Populations in transitional countries account for approximately 85% of the 1.15 billion smokers worldwide,[9] and the trends toward increased tobacco consumption observed in most transitional countries contrast with trends toward decreased smoking rates observed in most developed countries. In the United States, for example, smoking rates have decreased from over 40% of all adults in the 1960s to approximately 23% in 1997. In contrast, overall prevalence of smoking among adult men in developing countries is currently approximately 48%, and is increasing by about 3.4% per year.[9] Results of the 1996 National Prevalence Survey in China indicated that more than 60% of adult men in China currently smoke.[10]

These trends in smoking rates will lead to large increases in chronic disease mortality attributable to tobacco. Indeed it is estimated that annual deaths due to smoking will increase from about 1 million worldwide in 1995 to over 7 million in 2025.[11] During this period, tobacco-related mortality will rise from about 1% to 13% of total mortality in India, and from 14% to 23% of total mortality in the formerly socialist economies of Eastern Europe.[12] The World Health Organization predicts that if the current patterns continue, by 2050 smoking will cause 10 million deaths annually, with greater than 70% of these deaths occurring in developing countries.[9]

Whereas the behavioral responses to the global changes in the socioeconomic environment are remarkably consistent across cultures, the genetically determined metabolic responses to the resulting changes in CVD risk profiles may vary in specific populations. For example, the "thrifty gene hypothesis" describes a process of selective survival, whereby a population that was intermittently exposed to adverse environmental conditions and associated famine acquired a genetically based coping mechanism. According to this hypothesis, a lack of insulin sensitivity in the skeletal muscle may be beneficial to ensure adequate blood glucose levels for the brain in conditions of limited calorie intake and demanding physical challenges. However, as the subpopulation that has acquired the gene during years in the wilderness moves into increasingly urban settings and begins to eat a lot more, the metabolic consequences of the gene's presence may lead to a less desirable response, such as varying degrees of glucose intolerance and hyperinsulinemia.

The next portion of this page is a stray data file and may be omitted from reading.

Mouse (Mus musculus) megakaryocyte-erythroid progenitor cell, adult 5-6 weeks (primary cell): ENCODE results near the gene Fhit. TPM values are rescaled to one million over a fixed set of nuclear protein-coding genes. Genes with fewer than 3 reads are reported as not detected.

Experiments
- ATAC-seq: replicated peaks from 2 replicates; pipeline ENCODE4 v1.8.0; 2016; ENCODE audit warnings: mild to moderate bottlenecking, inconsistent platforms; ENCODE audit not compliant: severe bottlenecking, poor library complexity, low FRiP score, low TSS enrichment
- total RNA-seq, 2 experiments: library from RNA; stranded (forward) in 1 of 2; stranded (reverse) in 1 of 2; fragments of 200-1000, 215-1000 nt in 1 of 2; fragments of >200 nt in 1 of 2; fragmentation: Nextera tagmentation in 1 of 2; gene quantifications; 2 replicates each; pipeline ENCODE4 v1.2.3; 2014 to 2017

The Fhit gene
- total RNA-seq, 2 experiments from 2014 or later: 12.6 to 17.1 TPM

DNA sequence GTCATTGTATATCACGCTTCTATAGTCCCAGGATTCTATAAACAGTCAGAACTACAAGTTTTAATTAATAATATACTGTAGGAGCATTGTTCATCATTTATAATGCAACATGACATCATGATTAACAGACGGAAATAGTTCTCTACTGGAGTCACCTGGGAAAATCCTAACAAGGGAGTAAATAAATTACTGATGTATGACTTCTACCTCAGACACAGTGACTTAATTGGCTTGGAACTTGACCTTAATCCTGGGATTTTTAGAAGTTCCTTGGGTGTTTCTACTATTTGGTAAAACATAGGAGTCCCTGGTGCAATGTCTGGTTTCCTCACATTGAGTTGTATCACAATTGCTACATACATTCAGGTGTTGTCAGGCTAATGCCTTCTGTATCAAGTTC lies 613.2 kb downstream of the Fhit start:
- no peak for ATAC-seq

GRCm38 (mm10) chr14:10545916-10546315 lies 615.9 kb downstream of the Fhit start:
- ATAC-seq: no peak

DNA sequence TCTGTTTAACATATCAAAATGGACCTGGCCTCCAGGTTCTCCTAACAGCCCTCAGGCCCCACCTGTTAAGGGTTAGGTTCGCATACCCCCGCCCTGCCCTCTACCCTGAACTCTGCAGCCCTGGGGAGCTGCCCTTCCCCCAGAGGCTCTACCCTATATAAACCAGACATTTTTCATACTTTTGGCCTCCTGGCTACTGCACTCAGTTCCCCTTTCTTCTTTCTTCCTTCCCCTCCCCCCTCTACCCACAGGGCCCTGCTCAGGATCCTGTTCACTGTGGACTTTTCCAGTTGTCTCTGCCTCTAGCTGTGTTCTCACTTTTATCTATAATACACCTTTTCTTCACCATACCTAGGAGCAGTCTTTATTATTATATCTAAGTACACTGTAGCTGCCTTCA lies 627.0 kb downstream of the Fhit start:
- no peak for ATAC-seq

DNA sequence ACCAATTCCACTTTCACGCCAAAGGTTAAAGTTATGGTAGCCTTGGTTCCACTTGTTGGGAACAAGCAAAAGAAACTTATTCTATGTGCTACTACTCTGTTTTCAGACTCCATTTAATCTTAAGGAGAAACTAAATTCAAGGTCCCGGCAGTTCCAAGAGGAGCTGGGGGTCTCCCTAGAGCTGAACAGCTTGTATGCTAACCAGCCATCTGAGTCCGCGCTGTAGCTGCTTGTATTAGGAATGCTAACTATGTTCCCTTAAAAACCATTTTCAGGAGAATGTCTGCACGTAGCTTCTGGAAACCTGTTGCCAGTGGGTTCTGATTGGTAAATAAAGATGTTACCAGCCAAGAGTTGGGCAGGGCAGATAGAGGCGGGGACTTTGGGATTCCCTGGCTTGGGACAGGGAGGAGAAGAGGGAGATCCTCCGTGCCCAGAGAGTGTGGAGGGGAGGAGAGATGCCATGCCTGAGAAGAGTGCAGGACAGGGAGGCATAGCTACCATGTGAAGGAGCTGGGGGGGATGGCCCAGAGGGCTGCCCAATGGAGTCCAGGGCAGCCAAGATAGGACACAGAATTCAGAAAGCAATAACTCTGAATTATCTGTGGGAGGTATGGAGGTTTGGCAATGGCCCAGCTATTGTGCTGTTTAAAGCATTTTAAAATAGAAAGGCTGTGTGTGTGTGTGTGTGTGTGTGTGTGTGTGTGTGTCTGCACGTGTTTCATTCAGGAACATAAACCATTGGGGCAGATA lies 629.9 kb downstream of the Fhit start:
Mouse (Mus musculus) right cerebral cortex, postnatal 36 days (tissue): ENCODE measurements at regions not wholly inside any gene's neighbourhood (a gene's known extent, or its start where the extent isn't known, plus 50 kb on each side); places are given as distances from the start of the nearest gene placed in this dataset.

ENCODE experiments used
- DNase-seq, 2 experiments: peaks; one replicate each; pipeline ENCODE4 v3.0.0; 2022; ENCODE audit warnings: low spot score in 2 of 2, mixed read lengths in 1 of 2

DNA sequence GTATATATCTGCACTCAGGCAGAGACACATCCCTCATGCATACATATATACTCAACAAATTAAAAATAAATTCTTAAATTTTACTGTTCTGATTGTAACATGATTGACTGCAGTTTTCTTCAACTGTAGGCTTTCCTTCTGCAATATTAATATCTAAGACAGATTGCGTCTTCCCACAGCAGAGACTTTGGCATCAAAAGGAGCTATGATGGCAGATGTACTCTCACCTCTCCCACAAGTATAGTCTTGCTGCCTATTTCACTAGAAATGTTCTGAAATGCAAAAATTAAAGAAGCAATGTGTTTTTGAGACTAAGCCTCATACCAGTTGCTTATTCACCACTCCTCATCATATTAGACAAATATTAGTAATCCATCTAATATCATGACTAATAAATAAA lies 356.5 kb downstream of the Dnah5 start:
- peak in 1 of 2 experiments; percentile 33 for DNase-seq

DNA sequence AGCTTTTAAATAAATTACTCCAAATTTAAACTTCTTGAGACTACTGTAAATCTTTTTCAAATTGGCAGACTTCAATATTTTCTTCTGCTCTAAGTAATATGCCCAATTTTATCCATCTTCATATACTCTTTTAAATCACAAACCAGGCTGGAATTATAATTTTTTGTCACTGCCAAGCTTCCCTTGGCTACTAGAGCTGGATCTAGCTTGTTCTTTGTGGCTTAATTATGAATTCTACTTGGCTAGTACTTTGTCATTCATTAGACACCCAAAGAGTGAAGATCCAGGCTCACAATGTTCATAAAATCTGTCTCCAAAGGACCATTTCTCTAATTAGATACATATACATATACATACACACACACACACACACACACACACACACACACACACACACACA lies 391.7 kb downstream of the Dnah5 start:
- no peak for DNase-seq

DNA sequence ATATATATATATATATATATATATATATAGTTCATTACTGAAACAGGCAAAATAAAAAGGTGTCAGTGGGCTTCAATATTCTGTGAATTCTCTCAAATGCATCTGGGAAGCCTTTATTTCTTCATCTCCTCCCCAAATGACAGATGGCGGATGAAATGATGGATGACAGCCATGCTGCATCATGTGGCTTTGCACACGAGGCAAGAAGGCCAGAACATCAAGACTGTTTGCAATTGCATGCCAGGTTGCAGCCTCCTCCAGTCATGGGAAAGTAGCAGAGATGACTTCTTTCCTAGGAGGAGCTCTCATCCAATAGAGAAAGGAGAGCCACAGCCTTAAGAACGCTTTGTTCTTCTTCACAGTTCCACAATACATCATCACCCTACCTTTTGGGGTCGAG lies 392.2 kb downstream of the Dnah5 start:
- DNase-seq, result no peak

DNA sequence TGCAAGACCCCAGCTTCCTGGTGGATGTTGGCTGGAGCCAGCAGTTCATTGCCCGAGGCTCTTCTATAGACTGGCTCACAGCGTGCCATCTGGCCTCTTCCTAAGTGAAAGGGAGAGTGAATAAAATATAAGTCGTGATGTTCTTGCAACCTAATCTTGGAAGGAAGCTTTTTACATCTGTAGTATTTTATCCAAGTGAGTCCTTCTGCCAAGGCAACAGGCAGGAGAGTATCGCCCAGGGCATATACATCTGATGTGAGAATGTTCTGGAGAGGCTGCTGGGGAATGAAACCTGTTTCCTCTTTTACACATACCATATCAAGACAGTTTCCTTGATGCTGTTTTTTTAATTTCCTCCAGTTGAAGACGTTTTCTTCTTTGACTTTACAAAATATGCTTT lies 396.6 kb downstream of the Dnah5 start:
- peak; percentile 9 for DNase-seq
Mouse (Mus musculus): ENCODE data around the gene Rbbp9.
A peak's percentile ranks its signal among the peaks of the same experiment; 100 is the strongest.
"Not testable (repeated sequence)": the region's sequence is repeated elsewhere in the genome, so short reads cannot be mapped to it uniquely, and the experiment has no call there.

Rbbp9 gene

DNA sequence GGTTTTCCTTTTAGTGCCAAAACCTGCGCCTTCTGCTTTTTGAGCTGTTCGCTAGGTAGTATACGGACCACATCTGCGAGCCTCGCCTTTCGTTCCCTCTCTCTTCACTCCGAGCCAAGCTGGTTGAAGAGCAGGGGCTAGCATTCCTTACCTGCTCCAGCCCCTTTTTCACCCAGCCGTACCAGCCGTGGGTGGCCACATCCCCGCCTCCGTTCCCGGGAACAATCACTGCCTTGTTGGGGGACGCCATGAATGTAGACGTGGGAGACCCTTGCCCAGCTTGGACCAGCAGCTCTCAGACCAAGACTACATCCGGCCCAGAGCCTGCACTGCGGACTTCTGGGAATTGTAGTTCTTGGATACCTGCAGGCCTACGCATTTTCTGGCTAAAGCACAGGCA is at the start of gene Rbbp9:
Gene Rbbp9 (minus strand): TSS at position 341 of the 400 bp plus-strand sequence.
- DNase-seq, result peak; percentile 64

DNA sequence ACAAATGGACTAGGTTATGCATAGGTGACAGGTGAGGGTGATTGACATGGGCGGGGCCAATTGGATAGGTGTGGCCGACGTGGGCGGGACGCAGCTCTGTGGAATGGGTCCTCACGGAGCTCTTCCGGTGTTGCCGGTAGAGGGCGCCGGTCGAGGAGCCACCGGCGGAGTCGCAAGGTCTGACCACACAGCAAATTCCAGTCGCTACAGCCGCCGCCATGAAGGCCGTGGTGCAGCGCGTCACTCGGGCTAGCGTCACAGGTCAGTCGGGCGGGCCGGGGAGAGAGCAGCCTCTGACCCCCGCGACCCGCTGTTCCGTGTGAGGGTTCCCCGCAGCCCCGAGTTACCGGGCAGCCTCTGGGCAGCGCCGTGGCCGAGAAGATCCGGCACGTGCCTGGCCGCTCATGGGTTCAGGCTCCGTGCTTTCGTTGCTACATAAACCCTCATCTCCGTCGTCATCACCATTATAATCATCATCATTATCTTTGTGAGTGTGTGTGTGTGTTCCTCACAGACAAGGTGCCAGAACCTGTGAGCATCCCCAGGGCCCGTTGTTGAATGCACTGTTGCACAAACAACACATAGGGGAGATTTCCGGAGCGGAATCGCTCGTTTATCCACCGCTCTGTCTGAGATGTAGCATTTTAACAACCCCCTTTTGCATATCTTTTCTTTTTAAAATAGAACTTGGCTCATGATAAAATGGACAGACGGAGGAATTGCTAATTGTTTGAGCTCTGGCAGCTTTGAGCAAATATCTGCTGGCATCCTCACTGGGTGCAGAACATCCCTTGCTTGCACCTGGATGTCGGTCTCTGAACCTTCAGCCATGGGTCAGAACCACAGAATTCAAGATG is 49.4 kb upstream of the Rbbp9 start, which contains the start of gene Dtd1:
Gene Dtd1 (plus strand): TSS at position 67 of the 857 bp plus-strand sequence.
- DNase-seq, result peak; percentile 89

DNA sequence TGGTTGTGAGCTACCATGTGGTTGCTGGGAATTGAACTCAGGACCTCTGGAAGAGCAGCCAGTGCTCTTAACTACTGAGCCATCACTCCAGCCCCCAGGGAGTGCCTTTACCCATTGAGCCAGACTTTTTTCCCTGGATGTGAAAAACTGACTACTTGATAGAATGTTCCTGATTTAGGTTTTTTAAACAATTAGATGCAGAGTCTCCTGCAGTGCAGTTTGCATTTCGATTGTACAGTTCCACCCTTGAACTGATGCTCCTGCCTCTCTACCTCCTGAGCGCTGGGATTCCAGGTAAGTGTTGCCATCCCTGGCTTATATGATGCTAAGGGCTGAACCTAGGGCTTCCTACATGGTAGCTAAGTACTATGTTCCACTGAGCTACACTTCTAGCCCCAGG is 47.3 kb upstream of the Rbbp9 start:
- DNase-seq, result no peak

Such gene-environment interactions may relate to obesity and atherosclerosis (due to selection of a gene that increases the efficiency of fat storage), higher blood pressure levels (eg, salt retention or sensitivity genes), or higher homocysteine levels (due to higher consumption of meats and lower consumption of vegetables interacting with various genes that affect homocysteine synthesis or breakdown).

Studies from Canada, the United Kingdom, Singapore, South Africa, and Mauritius have consistently demonstrated variation in chronic disease rates by ethnicity. Our analysis of 2.6 million deaths from the Canadian National Mortality Database, for example, demonstrated that Canadians of South Asian background have a high rate of CHD mortality but low cancer mortality, whereas Chinese Canadians have low CHD mortality and relatively higher cancer mortality -- and that the rates of both conditions are high among European Canadians.[13,14]